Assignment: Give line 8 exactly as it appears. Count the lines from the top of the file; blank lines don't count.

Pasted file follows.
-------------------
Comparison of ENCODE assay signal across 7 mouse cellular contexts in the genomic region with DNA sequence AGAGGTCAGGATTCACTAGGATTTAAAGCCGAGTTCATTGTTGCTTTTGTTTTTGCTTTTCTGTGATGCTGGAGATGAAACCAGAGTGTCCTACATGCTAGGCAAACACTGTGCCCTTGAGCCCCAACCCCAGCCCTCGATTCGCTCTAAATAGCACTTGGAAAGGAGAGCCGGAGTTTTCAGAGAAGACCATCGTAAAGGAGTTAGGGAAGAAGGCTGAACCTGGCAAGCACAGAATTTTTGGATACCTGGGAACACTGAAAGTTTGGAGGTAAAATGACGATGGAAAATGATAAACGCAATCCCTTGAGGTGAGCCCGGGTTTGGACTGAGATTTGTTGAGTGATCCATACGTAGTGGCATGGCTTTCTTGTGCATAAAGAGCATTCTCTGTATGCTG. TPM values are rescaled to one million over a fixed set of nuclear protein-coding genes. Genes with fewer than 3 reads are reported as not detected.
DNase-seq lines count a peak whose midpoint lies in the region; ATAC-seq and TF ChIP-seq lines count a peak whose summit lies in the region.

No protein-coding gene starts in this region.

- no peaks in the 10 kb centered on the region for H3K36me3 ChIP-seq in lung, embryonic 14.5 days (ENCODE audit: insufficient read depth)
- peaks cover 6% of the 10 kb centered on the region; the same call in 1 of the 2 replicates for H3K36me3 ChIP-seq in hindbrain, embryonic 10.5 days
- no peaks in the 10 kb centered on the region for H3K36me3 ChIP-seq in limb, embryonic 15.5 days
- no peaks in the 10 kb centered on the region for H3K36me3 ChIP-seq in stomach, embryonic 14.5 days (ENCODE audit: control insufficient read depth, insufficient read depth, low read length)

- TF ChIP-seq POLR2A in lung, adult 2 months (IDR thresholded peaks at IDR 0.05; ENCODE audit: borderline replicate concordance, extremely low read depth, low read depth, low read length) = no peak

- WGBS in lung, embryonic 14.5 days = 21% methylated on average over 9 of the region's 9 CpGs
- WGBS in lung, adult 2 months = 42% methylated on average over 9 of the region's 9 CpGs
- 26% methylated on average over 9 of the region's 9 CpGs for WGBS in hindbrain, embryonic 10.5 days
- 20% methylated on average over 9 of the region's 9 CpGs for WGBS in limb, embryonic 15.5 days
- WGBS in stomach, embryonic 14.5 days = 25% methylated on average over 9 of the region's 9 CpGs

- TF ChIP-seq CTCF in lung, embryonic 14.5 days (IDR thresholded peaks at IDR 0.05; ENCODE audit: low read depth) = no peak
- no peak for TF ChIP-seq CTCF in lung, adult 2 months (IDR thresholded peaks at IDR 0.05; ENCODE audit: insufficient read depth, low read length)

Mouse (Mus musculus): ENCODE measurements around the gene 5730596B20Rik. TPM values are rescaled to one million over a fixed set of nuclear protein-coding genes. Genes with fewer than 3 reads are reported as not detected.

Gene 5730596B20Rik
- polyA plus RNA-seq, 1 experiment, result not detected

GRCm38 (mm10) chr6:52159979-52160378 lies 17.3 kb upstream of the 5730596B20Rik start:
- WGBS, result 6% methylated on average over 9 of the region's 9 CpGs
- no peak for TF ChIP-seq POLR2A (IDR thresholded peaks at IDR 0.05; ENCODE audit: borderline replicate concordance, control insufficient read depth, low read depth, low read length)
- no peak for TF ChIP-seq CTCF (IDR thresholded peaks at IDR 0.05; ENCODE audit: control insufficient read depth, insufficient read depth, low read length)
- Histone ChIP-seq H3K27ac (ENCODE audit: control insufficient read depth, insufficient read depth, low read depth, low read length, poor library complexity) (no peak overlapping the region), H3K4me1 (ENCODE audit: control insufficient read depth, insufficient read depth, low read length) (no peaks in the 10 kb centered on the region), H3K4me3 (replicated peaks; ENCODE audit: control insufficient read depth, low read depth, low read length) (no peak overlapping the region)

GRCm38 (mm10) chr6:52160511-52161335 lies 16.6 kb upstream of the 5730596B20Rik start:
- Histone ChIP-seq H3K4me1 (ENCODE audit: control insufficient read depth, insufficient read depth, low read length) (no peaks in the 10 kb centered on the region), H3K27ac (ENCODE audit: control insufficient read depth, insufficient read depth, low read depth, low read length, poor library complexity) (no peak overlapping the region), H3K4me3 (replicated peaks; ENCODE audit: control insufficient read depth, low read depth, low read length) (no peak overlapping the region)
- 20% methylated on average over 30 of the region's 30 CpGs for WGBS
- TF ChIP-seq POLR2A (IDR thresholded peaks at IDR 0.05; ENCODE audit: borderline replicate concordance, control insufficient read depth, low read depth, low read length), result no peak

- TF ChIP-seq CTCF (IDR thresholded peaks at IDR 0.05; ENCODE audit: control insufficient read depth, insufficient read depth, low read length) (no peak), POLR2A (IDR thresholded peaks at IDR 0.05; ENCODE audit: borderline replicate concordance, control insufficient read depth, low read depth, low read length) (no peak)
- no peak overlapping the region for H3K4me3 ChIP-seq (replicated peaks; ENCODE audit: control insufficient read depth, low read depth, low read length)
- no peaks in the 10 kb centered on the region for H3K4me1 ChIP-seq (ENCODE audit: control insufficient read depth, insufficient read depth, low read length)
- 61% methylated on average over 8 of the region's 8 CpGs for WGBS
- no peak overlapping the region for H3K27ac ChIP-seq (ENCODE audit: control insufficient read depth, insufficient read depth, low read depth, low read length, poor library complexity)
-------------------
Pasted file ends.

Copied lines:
- TF ChIP-seq POLR2A in lung, adult 2 months (IDR thresholded peaks at IDR 0.05; ENCODE audit: borderline replicate concordance, extremely low read depth, low read depth, low read length) = no peak